In addition to people with severe hearing loss, OTC aids for children and teens under 18 still require a prescription.

Lin says there's such a lack of consumer education around hearing health right now, that it's presented as so complicated you need to go talk to your doctor before figuring out how to pursue a hearing aid. 

"Which I find offensive as a consumer, but as a clinician I can see why people say that," Lin added. "But it doesn't make sense." 

Barbara Kelley, executive director of the Hearing Loss Association of America, says it's important to remember that the fact that hearing aids will now be easier to get doesn't mean you shouldn't or can't get an official hearing test, it just means that you don't have to wait for one. 

"Of course, this doesn't preclude somebody from getting a hearing screening or an audiological evaluation," Kelley said. "But you don't have to."

That is, it's probably still a good idea for you to see a doctor or audiologist to make sure that you have the correct fit and that there's not another health condition interfering with your hearing. But now you're able to get a head start on hearing again, instead of waiting on appointment times, spending more money or encountering other barriers that can interfere with health care.

Read more: What to Know Before Purchasing Over-the-Counter Hearing Aids

1. You have signs of 'mild or moderate' hearing loss 

A man wearing a hearing aid adjusts at home using an app on his phone.
PeakStock/Getty Images

One subtle, but fast, way to know whether you might need an OTC hearing aid is if you're just starting to notice some changes in your ability to hear, Tricia Ashby-Scabis, senior director of audiology practices at the American Speech-Language-Hearing Association, told CNET. Maybe you think people are mumbling more often, or people with higher-pitched voices, like women and children, are harder to hear.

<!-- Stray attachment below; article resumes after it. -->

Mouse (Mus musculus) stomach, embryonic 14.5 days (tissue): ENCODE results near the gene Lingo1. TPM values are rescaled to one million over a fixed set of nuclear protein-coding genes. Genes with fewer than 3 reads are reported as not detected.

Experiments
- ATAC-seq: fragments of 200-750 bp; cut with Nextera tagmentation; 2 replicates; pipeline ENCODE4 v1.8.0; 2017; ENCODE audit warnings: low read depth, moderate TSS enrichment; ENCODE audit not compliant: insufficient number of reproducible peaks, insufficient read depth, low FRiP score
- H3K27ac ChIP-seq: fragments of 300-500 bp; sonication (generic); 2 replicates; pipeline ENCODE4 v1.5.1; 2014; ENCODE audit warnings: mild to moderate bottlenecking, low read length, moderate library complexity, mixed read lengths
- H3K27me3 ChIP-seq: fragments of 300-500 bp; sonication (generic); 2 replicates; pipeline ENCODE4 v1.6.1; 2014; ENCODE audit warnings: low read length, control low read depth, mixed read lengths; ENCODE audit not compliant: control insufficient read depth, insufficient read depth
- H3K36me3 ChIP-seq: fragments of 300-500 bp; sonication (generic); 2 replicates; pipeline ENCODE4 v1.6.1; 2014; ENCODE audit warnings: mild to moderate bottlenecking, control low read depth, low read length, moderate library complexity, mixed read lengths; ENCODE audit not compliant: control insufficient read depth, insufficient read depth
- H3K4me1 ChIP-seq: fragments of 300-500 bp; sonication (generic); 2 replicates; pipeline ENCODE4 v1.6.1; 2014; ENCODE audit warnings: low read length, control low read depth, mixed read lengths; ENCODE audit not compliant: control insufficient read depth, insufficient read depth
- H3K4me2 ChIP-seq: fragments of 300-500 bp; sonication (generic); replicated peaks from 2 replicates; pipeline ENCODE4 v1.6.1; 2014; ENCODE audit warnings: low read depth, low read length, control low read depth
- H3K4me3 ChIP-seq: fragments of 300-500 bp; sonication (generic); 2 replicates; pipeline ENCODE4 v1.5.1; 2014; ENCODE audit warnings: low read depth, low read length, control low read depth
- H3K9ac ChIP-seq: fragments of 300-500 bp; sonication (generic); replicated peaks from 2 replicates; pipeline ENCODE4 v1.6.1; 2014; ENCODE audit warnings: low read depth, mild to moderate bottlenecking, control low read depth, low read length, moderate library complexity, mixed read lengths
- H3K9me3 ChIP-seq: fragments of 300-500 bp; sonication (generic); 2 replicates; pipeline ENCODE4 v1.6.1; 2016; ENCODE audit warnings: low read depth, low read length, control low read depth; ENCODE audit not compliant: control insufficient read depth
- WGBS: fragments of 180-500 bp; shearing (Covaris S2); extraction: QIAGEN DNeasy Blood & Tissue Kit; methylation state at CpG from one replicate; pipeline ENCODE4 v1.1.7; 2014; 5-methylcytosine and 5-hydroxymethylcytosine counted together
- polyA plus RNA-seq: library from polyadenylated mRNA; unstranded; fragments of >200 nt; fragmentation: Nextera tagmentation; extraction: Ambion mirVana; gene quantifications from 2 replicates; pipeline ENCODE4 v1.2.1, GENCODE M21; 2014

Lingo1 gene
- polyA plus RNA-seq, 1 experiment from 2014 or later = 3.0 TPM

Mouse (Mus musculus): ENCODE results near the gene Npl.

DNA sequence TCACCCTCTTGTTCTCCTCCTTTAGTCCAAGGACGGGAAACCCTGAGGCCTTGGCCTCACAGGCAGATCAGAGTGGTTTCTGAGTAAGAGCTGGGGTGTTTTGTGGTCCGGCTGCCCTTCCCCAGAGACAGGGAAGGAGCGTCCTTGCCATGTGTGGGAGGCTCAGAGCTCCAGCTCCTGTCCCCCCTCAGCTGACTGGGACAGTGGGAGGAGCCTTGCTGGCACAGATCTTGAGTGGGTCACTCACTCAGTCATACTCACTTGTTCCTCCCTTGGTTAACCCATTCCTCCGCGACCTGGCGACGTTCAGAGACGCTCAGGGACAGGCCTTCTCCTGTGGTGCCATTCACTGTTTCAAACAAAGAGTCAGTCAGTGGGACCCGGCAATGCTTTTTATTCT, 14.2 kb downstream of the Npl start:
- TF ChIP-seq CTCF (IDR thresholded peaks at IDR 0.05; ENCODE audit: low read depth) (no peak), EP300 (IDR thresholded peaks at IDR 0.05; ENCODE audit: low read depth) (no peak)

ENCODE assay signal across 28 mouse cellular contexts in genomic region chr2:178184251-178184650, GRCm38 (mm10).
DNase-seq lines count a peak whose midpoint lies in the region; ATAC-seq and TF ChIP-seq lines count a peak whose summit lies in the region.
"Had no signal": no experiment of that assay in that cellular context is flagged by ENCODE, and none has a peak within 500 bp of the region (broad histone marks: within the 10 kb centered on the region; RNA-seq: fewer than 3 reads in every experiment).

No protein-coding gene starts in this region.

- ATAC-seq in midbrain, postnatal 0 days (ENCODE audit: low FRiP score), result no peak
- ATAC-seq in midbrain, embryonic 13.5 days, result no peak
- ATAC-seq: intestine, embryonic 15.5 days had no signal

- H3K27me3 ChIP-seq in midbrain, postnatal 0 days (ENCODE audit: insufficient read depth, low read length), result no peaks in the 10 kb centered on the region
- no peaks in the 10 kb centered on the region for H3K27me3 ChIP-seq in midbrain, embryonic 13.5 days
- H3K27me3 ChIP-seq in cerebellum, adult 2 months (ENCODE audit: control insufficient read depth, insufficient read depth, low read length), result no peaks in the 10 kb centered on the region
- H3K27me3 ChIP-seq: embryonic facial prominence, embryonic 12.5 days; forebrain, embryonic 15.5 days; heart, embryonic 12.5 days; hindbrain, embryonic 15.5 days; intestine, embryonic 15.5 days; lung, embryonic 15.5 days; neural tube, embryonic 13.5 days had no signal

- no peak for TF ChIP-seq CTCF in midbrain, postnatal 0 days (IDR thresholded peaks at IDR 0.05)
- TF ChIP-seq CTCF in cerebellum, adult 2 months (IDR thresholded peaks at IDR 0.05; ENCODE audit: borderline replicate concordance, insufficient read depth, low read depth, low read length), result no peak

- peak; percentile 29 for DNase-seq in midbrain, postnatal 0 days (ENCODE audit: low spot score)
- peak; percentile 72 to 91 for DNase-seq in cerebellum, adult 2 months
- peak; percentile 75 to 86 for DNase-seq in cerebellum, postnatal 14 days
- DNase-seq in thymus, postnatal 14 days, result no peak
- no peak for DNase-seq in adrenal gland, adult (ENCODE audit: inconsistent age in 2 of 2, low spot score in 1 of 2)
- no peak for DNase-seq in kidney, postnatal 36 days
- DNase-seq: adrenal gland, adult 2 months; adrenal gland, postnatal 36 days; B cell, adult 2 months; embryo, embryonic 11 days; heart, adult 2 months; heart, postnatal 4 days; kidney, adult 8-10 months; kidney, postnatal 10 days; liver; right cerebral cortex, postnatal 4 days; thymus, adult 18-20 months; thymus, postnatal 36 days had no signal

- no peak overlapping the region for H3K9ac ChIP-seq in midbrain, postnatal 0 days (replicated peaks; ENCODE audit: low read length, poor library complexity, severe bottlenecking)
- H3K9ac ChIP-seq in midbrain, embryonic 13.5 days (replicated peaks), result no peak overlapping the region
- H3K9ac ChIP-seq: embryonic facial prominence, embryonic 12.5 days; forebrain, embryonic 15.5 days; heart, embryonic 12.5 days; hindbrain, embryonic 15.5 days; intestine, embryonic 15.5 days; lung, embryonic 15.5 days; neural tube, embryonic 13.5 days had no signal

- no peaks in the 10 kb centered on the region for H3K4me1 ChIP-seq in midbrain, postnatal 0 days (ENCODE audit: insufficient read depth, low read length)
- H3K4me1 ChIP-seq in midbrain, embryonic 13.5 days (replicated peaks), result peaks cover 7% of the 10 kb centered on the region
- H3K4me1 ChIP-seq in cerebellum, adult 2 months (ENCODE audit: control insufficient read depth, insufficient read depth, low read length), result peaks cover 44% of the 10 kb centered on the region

To help people decide if they have mild or moderate hearing loss, the American Academy of Audiology lays out three criteria

  • You're still able to hear easily in quiet or one-on-one settings. 
  • You can think of a few situations where you'd want to wear a hearing aid, but maybe you don't think you need one in "most communication settings." 
  • Turning up the volume on the TV or your phone just slightly helps you hear better. (People around you might find it a little loud, but it's not so loud that it's bothering them.) 

The most accurate way to know whether you have hearing loss, and to what degree, is by going to see an audiologist or a doctor for an official hearing test. The American Academy of Audiology recommends you get screened before trying an OTC device, and the American Speech-Language-Hearing Association says that the "best way" to know whether you're a good candidate for a hearing aid is to be examined by an audiologist, because it's easy to underestimate your level of hearing loss.

In an effort to bring audiologist-level tests to you, companies like Soundly are expanding into the telehealth space. Soundly, a hearing-aid comparison website founded by Blake Cadwell after his own experience trying to find a hearing aid, just announced its partnership with Tuned, merging Tuned's network of audiologists with Soundly's users. An hour-long Tuned consultation with an audiologist is $150, and Soundly users get a 10% discount. (Soundly also offers a quick, free hearing screening on its website.)